Nalleli Cobo and Marjan Minnesma

Two Heroes Challenging the Powerful



Making the necessary changes to address climate disruption will take massive collective action. But sometimes, a single individual can make an extraordinary difference. At age nine, Nalleli Cobo, suffering headaches, heart palpitations, nosebleeds, and body spasms, became an activist, driven to fighting to shut down the local oil in Los Angeles well responsible for her ailments. Separately, Marjan Minnesma brought a historic lawsuit holding the Dutch government accountable for its failure to protect its citizens from climate change. For these activists, addressing climate disruption isn’t just about preventing future harm, it’s about instigating change now. 

1:46   Nalleli Cobo on her personal story

6:44   Nalleli Cobo on the beginning of her activism

12:32 Nalleli Cobo on balancing her personal life and activism

13:57 Nalleli Cobo on getting Senator Senator Barbra Boxer’s attention

27:18 Marjan Minnesma on the reality of Dutch emissions

31:21 Marjan Minnesma on developing crowd pleading as a legal tactic

36:40 Marjan Minnesma on the ripple effects of the court case

39:11 Marjan Minnesma on the choice to sue governments not corporations

45:12 Marjan Minnesma on influencing the solar market

Note: Transcripts are generated using a combination of automated software and human transcribers and may contain errors. Please check the actual audio before quoting it.

Greg Dalton:  This is Climate One. I’m Greg Dalton.

Ariana Brocious: And I’m Ariana Brocious. 

Greg Dalton: We know that making the necessary changes to address the climate crisis will take massive collective action. But sometimes, individuals can make an extraordinary difference. 

Ariana Brocious: In this episode we’ll hear from two people who stood up to very powerful entrenched interests and won. 

Marjan MinnesmaIt's really remarkable to see within a few years, how many court cases all over the world sparked off and were inspired by our case.

Greg Dalton: That’s Marjan Minnesma, who spearheaded a groundbreaking legal victory holding the Dutch government accountable for its failure to protect its citizens from climate disruption. We’ll hear my conversation with Marjan later in this episode. 

Ariana Brocious: But first we’ll hear my conversation with Nalleli Cobo, Cofounder of People Not Pozos, which translates to People Not Oil Wells, and describes itself as a grassroots campaign dedicated to the prioritization of people over corporate profits. 

Greg Dalton: Nalleli grew up in Los Angeles, which has the dubious distinction of having the largest urban oil field in the nation.

Ariana Brocious: And she successfully led an effort to shut down the oil well that took a devastating toll on both her and the community. She won the prestigious Goldman Environmental Prize for her work when she was just 20 years old – work that began when she was nine.  

Nalleli CoboI didn't realize what I was up against. I just thought I was fighting grown-ups. I did not understand that I was fighting big oil.

Greg Dalton: Her efforts didn’t just get that one local well shut down; they led to the phase down of oil extraction in all of Los Angeles, the most populated county in the country.  

Ariana Brocious: She really is inspiring and has a remarkable story. We started the conversation with Nalleli’s personal journey. 

Nalleli Cobo: So, at the age of nine, I started getting really sick out of nowhere and I was always a healthy girl, so that was a cause for concern. It all started with a nosebleed and the first nosebleed we didn't think much, you know, I probably didn't drink enough water that day it was probably too hot outside. But the nosebleed came back three times that week. And every time they came by it was more and more intense. It got to the point where the nosebleeds got so intense, I couldn't sleep in my own bed anymore. I would have to sleep in a chair to prevent choking on my own blood. I developed asthma and that’s something I’m always gonna have to live with now. I had heart palpitations and I had to use a heart monitor for several weeks. I got body spasms that were so intense I couldn't walk. My mom would have to carry me from one place to the other. Unfortunately, the list goes on and on and it wasn't just me. My mom developed asthma at 40 which is really rare, and my grandma developed it at 70 which is unheard of. It was a common conversation starter for a parent to stop each other in the streets and say, my son is in the hospital from an asthma attack. How's your daughter’s asthma? Or my son is in the ER. Can you help me pick up my other kids from school? And that's not normal.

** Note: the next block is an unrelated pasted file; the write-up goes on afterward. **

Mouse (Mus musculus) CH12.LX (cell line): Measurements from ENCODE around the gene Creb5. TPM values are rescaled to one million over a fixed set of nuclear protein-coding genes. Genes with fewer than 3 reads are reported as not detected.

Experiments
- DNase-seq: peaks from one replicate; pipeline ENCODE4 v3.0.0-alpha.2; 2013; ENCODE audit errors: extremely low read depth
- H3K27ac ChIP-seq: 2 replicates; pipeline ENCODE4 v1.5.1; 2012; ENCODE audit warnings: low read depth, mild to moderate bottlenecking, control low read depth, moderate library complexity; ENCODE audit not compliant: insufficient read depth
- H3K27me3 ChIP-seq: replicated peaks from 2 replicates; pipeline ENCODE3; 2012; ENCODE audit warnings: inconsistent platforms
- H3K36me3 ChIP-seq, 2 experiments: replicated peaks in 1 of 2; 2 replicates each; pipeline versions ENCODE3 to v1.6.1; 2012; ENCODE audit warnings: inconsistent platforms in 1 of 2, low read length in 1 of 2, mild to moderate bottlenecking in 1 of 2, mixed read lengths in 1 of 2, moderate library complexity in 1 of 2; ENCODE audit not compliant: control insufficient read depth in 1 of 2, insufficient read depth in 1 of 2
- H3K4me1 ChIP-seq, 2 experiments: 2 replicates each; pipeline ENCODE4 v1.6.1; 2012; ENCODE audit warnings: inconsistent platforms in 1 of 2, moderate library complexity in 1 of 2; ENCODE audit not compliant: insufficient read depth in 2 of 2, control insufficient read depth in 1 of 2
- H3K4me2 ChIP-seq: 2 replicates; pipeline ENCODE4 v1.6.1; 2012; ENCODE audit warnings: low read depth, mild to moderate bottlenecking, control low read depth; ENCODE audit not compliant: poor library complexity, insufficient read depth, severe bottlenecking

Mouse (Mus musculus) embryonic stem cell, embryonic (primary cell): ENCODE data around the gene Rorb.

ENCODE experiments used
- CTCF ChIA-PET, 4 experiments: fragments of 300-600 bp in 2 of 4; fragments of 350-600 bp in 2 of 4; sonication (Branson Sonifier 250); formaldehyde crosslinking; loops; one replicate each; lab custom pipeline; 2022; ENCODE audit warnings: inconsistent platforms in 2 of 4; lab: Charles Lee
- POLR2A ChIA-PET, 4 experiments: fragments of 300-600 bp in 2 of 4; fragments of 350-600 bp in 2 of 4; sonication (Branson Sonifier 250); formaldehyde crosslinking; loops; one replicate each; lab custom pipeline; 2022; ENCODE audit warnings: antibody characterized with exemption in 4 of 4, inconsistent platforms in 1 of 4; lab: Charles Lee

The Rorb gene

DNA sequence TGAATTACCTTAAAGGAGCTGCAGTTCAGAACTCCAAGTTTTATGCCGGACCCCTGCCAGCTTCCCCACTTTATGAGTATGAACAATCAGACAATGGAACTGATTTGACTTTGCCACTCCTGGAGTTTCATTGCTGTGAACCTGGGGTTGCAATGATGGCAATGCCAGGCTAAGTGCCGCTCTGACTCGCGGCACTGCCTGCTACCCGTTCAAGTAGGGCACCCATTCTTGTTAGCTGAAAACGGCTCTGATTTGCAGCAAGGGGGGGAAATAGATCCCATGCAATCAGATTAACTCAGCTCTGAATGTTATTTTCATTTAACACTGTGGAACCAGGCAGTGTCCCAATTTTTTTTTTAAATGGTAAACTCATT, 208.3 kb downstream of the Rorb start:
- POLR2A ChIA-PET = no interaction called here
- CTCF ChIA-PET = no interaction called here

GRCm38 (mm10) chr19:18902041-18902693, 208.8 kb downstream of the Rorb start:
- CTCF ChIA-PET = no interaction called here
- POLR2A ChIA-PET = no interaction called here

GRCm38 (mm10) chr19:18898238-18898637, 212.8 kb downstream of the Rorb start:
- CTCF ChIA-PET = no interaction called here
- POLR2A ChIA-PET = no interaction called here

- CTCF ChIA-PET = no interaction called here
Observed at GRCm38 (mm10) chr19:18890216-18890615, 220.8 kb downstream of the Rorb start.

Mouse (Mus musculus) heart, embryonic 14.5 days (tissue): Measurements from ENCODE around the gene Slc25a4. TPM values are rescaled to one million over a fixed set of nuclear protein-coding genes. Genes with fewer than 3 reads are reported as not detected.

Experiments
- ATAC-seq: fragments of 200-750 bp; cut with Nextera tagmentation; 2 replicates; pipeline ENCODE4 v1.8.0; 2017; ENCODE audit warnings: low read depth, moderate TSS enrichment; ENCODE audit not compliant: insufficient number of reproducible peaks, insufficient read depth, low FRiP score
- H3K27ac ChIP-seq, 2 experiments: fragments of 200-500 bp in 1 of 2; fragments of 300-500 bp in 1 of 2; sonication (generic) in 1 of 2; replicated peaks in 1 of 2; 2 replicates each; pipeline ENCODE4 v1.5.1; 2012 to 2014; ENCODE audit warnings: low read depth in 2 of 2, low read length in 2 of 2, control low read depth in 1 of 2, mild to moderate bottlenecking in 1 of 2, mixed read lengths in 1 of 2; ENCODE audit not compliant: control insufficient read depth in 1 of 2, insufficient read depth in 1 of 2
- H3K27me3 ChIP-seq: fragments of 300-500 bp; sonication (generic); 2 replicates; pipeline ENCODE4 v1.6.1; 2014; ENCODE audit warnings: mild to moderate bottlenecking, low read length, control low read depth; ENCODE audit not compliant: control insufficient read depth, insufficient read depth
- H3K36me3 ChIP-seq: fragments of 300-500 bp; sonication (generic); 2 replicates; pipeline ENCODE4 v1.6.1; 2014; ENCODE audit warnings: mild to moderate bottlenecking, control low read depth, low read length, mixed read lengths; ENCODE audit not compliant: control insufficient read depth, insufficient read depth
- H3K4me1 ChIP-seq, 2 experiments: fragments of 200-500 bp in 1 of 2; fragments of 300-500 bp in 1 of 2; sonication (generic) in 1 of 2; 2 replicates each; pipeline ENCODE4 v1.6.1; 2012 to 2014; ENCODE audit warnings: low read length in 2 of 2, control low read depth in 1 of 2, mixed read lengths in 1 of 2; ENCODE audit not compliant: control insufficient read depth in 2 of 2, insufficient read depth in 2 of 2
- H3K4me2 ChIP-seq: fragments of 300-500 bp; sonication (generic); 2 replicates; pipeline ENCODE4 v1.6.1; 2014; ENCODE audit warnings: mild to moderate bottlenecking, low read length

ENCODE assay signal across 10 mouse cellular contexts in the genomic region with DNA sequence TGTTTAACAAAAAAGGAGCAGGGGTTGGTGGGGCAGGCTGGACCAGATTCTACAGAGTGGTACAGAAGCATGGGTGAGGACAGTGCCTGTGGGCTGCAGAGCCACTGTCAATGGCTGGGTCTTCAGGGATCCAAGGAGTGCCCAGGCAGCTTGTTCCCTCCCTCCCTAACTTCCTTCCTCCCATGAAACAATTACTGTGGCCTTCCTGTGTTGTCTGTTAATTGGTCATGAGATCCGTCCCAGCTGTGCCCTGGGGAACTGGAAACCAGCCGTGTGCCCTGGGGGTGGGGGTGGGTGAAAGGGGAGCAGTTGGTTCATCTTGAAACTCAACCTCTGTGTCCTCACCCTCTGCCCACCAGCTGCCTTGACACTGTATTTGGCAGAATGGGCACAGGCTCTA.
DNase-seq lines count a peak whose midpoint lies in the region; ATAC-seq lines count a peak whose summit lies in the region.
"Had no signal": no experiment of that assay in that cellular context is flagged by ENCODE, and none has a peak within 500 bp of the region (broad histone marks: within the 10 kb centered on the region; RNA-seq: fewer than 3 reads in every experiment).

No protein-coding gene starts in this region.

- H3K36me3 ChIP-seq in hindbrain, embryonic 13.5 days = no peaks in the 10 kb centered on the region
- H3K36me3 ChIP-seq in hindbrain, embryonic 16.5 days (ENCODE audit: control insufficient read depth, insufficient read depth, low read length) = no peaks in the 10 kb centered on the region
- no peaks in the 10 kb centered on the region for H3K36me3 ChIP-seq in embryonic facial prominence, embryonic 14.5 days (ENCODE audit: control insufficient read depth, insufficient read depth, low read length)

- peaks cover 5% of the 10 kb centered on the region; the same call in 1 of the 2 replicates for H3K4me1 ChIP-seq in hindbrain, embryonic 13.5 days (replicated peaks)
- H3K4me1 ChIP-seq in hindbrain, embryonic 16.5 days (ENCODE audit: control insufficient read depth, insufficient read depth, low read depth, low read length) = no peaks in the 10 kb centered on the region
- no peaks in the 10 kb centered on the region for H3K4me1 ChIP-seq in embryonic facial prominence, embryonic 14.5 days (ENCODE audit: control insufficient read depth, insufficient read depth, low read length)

Ariana Brocious: It shouldn't be normal. Sounds like though that you were obviously not alone in experiencing this. Though maybe your case, your symptoms were more severe than some other people. How did you connect the health symptoms that you just described with the oil well in your neighborhood? 

Nalleli Cobo: So, when drilling for oil there are a lot of toxic emissions that are released into the air and it typically smells like rotten eggs, just really gross. Something the oil well in my community did was add even more chemicals to mask the smell. So then, my community would smell of guava, chocolate, cherry, citrus. And the smell was constant. It was a smell that just as soon as you took a breath and inhaled you were sick to your stomach. And the smell became more and more common. And out of nowhere this smell started occurring. We originally thought that something was wrong within the building that we were living in, you know, a leak, plumbing issues or some sort. And we started contacting the executive director of the organization that owns the affordable housing building. And we started calling them and they said, no, I assure you the building is okay, it's most likely the oil well across the street. And we said, the what? And it was up to us to become the experts and start learning what was going on in our community. So, we started calling the South Coast Air Quality Management District and filing complaints. And then it was we’re very fortunate to have Physicians for Social Responsibility Los Angeles, PSR-LA, sent a toxicologist to come speak to my community. And that’s when we officially connected the dots and said, oh, this chemical use during oil extraction causes X, Y, and Z symptoms and that's what we're experiencing.